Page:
Wednesday, June 5, 2013

GEn3CIS: An HTML5 Based 3D Engine for Gaming and Simulations: Part 2

Game Engine for 3D Complex Interactive Simulations: Part 2

For a background on the motivations that brought GEn3CIS, check out Part 1 of this series...

We considered various different architectures for GEn3CIS, each has its own strengths and weaknesses.  Our goal in this part of the series is to take you through our design decisions and logic and layout the base architecture for GEn3CIS.  In the context of this article a sub-system will represent any engine component such as Graphics, Physics, Artificial Intelligence, Networking, Input, Sound, etc. Also since the focus of the article is building a multi-threaded systemin in JavaScript, the term thread and WebWorker are synonymous.

Option 1: 
Run each Sub System in a thread

This is current implementation used in JaHOVA OS, so if you read Part 1 of the series then you know this will not produce the results we are looking for, but it is still worth discussing.

On the surface this seems like the easiest architecture to implement   While getting everything up and running is a bit on the trivial side, getting each sub-system to play nice with each other is very different story.  

Sub-System Setup

The major advantage of this architecture is the sub-systems do not require any re-work.  You can implement the same serial execute sub-systems and drop into a multi-threaded environment   This is the biggest draw to using this layout.  But as you already probably know, if you simplify one thing, then you are probably complicating another.

Memory Syncing

One of the main drawbacks to this design is keeping the memory shared between each sub-system synced.  While implementing this system in a language such as C++ causes a dramatic increase in complexity, JavaScript limits the access to memory between individual threads (WebWorkers).  Each WebWorker has its own memory space and is completely isolated from any other process.  This prevents having to implement any sort of Critical Sections or Mutex control.  The overall accessibility and communication between WebWorkers actually mimics that of Erlang programming language.  Henning Diedrich of Eonblast gave a great talk at GDC Online in Austin last year called, "Why ... Erlang".  There is over a 100 slides in his presentation, and can you believe he went through all of them in an hour, crazy!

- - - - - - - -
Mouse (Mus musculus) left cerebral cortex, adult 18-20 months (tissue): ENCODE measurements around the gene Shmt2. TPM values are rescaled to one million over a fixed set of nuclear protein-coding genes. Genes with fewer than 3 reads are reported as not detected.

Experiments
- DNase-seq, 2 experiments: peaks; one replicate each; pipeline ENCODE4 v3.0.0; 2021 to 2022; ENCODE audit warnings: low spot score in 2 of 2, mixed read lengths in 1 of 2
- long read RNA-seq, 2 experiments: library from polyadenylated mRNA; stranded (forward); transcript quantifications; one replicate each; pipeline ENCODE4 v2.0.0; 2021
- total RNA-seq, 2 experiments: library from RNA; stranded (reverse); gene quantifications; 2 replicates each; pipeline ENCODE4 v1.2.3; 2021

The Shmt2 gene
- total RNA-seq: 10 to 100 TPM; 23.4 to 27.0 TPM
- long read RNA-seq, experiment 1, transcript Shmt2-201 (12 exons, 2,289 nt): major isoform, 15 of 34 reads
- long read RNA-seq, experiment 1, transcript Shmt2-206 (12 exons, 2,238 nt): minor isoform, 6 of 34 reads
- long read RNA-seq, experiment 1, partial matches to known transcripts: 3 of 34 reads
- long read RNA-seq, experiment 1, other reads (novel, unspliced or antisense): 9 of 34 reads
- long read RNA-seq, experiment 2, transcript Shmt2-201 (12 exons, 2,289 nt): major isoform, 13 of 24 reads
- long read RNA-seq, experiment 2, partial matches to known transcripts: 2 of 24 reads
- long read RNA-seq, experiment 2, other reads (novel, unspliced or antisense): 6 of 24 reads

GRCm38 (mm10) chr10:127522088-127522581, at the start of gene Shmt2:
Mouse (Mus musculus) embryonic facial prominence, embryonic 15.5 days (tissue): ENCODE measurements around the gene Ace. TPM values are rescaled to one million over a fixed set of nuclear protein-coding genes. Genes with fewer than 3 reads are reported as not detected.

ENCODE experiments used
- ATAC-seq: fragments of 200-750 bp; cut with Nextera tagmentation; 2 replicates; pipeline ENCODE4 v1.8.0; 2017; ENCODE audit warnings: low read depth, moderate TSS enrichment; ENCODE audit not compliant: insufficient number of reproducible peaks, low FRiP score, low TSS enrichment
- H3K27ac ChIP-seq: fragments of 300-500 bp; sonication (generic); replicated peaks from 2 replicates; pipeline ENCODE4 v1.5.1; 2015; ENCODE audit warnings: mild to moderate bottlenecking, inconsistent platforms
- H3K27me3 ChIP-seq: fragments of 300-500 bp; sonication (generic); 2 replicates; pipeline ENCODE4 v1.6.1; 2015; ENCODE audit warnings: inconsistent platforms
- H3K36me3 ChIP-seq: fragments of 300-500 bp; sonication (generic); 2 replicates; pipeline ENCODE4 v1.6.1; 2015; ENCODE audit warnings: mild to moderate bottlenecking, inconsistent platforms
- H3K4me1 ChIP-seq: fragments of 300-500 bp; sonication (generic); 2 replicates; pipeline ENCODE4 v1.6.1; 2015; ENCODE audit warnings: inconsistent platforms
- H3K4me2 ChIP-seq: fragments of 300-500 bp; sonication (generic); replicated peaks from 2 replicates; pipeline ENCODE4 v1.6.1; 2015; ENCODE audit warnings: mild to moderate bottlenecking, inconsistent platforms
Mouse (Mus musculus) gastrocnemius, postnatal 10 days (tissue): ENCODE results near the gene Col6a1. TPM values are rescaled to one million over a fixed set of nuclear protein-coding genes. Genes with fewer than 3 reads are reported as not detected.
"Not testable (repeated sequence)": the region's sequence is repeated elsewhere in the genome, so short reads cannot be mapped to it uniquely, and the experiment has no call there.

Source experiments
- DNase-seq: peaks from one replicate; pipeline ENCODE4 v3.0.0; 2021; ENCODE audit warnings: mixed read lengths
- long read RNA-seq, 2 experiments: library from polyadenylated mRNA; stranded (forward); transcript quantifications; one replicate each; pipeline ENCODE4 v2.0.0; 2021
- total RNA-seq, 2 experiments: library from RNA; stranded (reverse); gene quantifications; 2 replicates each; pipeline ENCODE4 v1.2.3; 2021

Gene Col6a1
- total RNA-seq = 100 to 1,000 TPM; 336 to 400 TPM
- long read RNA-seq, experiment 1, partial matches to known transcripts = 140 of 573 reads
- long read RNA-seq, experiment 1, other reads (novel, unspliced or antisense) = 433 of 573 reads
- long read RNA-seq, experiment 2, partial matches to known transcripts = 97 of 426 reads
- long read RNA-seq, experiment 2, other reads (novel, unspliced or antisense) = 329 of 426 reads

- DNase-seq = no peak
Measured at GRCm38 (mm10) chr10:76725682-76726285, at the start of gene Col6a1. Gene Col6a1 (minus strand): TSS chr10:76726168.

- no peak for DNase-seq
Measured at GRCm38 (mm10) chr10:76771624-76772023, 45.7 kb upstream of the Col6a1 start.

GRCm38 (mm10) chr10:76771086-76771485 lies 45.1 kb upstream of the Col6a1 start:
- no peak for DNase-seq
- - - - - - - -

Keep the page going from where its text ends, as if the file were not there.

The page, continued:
Due to the way WebWorkers communicated, copies of world/entity data had to be sent to each sub-system.  The sub-system could therefore make any changes/updates to the dataset and then return it back to the main application to by synced to the "master copy".  The issues comes when two sub-systems want to modify the same data set, which has priority?  In small systems, this is not a huge issues, but as the complexity of the scene increases keeping everything synced can become an issue.

One way around this is to only allow specific subsystem to update specific datasets.  This prevents the syncing conflict issue as no two sub-systems can update the same piece of data.  This was the approach taken with JaHOVA OS.


The second issues this implementation brings is expandability.  As of this moment 4 and 8 core machines are becoming common, but 12, 16 and 32 core systems are on the horizon.

Wouldn't it be great if software actually utilized all of the power afforded it by the hardware?  

With this implementation you have no expandability, if you have 4 subsystems, you use 4 threads.  It doesn't matter if the hardware only has 2 cores, you will run 4 threads.  Conversely, if the system has 8 cores, you still only use 4... I think we can do better.

Option 2: 
Run each sub-system serially, but thread the subsystem

Sub-System Setup

As you can probably guess, this is one of the biggest downfalls to this implementation   It requires you to rewrite any serial driven sub-system into an equivalent parallel processed system, not a trivial task.

Memory Syncing

The greatest advantage to this implementation is the removal of memory syncing issues.  Since each sub-system is executed serially, no two sub-systems will try to update a shared resource at the same time.  This completely removes any need for Critical Sections or Mutex controls in  your code.  A major Win!


Since each sub-system can generate as many threads as required for execution, this design should allow for expandability to utilize higher core systems efficiently.

Can We Do Better?

While Option 2 shows great promise and is actually a common architecture used in production for other languages, it still left a bit to be desired for what I was looking for.